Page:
(JS, after the 2020 CZU Lightning Complex Fire)

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Can Mary get arrested?


Mary has a little lamb. In fact, she has twenty-seven of them. One day, a wildfire breaks out. Mary, her farm, and all her little lambs are in the evacuation zone. Mary’s lambs and all their moms won’t fit into her pickup truck, so she doesn’t want to go.

Can Mary be arrested if she doesn’t leave?

The short answer, at least in California, appears to be a resounding “Yes! Uhm, no?”

According to California Code, Penal Code – PEN § 409.5:

“(a) Whenever a menace to the public health or safety is created by a calamity including a flood, storm, fire, earthquake, explosion, accident, or other disaster, officers … may close the area where the menace exists for the duration thereof … to any and all persons not authorized … to enter or remain within the enclosed area. …

(c) Any unauthorized person who willfully and knowingly enters an area closed pursuant to subdivision (a) or (b) and who willfully remains within the area after receiving notice to evacuate or leave shall be guilty of a misdemeanor.”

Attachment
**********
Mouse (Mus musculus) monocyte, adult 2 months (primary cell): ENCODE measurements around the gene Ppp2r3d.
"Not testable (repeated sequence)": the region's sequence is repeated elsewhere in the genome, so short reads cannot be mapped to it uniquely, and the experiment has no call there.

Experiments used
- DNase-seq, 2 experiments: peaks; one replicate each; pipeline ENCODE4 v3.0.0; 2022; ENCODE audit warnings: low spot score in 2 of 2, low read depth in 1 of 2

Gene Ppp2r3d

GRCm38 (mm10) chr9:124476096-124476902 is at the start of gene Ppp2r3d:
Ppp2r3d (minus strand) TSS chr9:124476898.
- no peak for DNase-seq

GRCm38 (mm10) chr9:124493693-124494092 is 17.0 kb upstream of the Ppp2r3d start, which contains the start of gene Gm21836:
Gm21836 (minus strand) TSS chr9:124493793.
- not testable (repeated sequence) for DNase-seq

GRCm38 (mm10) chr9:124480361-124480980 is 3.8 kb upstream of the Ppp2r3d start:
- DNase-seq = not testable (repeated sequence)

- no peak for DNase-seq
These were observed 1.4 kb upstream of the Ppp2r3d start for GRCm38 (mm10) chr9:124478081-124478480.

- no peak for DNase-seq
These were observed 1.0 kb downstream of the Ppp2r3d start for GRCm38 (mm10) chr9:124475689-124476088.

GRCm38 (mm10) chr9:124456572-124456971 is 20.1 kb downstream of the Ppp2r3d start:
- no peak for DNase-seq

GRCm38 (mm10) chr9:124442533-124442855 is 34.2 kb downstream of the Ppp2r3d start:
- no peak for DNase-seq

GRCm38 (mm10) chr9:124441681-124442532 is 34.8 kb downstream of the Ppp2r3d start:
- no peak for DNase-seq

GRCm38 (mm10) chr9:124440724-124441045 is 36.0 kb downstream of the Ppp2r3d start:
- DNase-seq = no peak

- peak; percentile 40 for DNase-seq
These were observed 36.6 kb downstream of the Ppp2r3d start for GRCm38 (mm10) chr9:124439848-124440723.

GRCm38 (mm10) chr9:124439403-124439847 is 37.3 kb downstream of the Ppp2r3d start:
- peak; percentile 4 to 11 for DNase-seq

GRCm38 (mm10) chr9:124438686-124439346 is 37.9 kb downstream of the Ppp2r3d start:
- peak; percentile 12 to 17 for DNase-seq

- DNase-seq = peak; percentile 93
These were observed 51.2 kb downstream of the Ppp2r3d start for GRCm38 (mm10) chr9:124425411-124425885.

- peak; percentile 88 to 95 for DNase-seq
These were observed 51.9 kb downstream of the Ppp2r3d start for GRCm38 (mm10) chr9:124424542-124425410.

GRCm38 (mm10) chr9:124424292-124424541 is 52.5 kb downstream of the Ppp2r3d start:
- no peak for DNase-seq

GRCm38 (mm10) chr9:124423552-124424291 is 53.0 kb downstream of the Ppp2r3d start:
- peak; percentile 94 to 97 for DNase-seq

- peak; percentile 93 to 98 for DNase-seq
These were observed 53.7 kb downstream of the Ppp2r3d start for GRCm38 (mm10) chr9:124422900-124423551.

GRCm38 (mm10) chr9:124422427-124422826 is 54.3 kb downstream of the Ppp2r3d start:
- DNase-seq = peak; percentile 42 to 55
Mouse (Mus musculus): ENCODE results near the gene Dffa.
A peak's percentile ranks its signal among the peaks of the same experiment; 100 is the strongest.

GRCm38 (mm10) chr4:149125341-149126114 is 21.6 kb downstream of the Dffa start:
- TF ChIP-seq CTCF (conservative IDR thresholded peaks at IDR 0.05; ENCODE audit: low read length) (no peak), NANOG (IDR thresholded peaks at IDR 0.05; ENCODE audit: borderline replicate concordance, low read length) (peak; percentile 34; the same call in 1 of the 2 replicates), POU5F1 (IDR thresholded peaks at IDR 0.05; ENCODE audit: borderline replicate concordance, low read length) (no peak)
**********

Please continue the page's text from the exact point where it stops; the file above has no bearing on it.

Seems pretty clear. If Mary stays, she “willfully remains within the area after receiving notice to evacuate” and is committing a misdemeanor. Right?

Yes, but, apparently, as long as she stays on the farm, Mary can’t be arrested. California law allegedly(1) prohibits making evacuation orders mandatory. So authorities can’t actually make Mary leave her farm. However, if she steps off her property, it’s another story.

That said, Mary, rather than worrying about legalities, please worry about lives. Yours and those of others.

You see, if you delay evacuating, you may suddenly be trapped by the fire and unable to get out at all. And, if you are in danger, hard-working firefighters may divert from actually fighting the fire to try to help you out. That puts their lives at risk and may let the fire grow even larger, threatening even more people and lambs.